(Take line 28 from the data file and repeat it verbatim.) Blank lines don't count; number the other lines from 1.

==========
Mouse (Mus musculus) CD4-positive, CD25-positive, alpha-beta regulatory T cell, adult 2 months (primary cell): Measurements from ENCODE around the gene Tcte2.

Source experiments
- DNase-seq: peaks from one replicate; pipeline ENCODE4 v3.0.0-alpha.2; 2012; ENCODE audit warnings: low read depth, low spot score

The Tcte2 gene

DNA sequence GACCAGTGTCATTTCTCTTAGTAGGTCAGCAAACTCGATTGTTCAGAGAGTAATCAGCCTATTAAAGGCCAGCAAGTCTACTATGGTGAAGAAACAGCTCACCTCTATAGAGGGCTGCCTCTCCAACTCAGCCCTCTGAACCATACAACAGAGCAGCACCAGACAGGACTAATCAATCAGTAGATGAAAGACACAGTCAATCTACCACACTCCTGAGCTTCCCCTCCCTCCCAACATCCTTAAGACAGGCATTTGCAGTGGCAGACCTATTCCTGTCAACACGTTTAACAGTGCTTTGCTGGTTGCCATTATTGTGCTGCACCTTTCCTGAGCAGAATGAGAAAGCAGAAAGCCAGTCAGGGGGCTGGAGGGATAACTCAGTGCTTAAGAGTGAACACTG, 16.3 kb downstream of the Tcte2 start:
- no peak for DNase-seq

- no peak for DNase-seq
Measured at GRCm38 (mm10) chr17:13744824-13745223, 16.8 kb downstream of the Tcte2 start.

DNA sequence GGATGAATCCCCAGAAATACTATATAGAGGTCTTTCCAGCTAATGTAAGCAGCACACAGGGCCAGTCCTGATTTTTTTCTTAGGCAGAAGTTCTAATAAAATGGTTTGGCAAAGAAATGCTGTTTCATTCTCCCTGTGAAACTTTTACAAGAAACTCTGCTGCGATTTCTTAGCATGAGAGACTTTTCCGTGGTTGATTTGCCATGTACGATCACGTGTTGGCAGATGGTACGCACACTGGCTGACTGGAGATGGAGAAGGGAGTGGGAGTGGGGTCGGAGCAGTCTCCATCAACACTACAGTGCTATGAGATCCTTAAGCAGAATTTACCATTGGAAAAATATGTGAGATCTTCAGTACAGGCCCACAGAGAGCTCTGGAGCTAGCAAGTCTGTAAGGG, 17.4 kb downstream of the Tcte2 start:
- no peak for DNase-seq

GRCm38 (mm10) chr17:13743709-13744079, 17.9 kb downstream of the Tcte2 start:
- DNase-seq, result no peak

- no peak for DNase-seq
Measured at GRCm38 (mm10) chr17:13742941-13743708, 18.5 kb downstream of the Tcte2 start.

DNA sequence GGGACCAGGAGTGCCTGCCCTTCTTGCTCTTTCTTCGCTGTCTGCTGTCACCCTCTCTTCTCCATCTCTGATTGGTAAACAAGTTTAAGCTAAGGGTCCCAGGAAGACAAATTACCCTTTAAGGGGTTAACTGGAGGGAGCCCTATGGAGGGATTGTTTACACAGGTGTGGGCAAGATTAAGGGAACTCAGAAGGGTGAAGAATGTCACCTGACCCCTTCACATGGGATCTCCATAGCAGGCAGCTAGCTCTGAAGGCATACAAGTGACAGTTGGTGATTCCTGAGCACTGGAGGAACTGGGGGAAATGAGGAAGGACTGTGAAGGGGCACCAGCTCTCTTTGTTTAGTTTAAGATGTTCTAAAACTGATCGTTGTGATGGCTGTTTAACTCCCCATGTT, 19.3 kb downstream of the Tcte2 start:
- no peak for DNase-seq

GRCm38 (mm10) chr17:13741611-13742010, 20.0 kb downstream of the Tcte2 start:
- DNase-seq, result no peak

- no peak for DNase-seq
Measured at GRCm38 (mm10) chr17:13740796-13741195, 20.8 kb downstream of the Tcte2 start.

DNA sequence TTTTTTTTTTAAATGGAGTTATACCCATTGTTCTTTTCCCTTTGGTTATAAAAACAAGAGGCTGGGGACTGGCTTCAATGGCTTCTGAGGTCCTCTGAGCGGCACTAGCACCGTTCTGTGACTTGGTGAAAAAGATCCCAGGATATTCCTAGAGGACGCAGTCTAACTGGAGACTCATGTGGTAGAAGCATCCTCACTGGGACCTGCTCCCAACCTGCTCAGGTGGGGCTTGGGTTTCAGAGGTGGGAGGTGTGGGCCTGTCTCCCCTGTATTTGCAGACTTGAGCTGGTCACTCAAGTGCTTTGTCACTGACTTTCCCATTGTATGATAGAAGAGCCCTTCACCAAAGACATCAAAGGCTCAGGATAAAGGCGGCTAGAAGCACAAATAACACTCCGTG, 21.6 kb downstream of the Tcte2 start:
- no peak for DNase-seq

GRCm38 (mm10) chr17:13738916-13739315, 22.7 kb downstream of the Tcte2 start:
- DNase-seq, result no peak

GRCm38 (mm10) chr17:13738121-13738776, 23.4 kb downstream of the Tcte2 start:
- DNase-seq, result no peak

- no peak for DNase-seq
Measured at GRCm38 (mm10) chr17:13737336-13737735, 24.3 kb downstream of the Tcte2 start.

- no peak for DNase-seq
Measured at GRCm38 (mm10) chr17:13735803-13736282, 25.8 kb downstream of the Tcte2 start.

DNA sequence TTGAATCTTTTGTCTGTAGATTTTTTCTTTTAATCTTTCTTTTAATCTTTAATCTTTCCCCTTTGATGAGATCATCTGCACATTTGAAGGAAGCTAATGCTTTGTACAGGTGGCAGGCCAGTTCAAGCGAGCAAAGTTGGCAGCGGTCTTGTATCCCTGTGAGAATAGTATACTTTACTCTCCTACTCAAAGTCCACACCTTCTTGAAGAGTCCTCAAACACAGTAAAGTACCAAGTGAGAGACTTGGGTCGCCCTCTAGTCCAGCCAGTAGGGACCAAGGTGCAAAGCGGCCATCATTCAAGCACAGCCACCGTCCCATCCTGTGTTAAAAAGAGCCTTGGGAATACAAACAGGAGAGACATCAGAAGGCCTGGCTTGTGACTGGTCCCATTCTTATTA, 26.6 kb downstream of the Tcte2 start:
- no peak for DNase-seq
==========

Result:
Measured at GRCm38 (mm10) chr17:13737336-13737735, 24.3 kb downstream of the Tcte2 start.